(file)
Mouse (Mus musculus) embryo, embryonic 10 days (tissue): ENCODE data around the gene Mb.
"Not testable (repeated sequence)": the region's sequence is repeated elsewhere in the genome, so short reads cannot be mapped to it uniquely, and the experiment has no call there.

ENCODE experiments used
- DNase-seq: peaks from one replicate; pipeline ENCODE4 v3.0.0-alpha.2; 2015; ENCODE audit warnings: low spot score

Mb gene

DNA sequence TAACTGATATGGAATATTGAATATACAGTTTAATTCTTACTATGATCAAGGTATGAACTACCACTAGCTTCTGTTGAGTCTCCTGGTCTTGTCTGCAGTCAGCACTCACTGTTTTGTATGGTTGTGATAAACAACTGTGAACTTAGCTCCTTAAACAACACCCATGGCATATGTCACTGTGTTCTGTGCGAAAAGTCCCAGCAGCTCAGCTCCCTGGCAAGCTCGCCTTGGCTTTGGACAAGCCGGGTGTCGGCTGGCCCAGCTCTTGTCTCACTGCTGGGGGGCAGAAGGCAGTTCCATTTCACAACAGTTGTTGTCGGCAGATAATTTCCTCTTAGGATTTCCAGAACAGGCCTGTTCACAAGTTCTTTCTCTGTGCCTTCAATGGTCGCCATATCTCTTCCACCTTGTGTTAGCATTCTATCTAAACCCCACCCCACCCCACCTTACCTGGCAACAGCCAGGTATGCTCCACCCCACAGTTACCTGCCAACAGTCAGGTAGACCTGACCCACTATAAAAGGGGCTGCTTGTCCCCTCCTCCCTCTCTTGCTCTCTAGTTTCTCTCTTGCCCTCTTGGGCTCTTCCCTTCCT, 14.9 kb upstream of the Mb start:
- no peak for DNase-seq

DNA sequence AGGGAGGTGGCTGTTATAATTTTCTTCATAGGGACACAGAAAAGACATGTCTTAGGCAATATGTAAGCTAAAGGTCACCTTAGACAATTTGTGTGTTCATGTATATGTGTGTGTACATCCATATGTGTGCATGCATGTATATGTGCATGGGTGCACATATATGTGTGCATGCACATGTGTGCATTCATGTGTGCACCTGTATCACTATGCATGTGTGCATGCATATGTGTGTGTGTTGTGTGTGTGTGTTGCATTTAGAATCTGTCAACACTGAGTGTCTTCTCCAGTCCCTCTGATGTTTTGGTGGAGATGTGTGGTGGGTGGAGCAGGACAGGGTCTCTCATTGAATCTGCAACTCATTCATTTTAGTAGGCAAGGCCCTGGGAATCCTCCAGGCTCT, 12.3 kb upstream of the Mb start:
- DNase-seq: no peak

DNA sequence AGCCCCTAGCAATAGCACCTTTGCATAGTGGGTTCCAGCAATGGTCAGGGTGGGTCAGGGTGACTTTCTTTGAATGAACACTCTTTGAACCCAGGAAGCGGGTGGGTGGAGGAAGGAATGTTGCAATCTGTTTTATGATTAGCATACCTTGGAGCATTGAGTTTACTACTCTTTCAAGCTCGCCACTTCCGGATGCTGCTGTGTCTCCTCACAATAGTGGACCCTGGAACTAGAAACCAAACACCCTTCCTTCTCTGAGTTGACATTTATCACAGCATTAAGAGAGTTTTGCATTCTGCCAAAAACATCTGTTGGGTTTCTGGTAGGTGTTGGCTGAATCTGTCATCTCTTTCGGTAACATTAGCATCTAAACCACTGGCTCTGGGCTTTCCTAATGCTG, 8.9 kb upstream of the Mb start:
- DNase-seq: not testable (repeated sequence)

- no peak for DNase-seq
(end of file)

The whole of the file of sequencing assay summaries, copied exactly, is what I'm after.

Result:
Mouse (Mus musculus) embryo, embryonic 10 days (tissue): ENCODE data around the gene Mb.
"Not testable (repeated sequence)": the region's sequence is repeated elsewhere in the genome, so short reads cannot be mapped to it uniquely, and the experiment has no call there.

ENCODE experiments used
- DNase-seq: peaks from one replicate; pipeline ENCODE4 v3.0.0-alpha.2; 2015; ENCODE audit warnings: low spot score

Mb gene

DNA sequence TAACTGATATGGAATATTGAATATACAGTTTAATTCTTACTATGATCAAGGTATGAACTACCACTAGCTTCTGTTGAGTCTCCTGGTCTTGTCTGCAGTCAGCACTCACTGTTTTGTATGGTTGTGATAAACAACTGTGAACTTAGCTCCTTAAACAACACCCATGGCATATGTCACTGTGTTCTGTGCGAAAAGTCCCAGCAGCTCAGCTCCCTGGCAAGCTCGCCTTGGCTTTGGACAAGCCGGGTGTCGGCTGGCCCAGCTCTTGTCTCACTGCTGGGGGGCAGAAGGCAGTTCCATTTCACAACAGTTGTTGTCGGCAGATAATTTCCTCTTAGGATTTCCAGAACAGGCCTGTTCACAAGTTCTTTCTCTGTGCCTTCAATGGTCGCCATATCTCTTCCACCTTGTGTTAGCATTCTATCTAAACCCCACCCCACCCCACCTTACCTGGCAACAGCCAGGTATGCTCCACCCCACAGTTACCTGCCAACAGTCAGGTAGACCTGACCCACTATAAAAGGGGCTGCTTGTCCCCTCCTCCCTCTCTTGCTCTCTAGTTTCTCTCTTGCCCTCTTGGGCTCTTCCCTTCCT, 14.9 kb upstream of the Mb start:
- no peak for DNase-seq

DNA sequence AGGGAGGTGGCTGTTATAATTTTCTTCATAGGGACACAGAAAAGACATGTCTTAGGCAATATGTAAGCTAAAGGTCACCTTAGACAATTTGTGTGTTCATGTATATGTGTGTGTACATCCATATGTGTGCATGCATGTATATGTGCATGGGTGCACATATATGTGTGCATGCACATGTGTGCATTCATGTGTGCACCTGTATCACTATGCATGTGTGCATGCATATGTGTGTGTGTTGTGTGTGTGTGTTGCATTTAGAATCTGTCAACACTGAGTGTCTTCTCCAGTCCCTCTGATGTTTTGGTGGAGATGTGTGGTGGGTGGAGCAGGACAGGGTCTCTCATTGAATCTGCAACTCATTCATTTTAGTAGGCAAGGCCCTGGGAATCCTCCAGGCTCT, 12.3 kb upstream of the Mb start:
- DNase-seq: no peak

DNA sequence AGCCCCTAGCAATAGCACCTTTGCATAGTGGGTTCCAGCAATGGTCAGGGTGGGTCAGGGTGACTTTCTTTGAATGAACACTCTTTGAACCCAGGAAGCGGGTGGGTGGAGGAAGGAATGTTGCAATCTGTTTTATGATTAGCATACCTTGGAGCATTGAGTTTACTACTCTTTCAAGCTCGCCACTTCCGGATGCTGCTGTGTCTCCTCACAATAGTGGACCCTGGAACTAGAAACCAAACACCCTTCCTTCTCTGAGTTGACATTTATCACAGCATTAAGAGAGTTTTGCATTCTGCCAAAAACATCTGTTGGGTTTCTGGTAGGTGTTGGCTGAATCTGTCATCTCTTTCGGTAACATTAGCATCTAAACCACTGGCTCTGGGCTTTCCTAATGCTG, 8.9 kb upstream of the Mb start:
- DNase-seq: not testable (repeated sequence)

- no peak for DNase-seq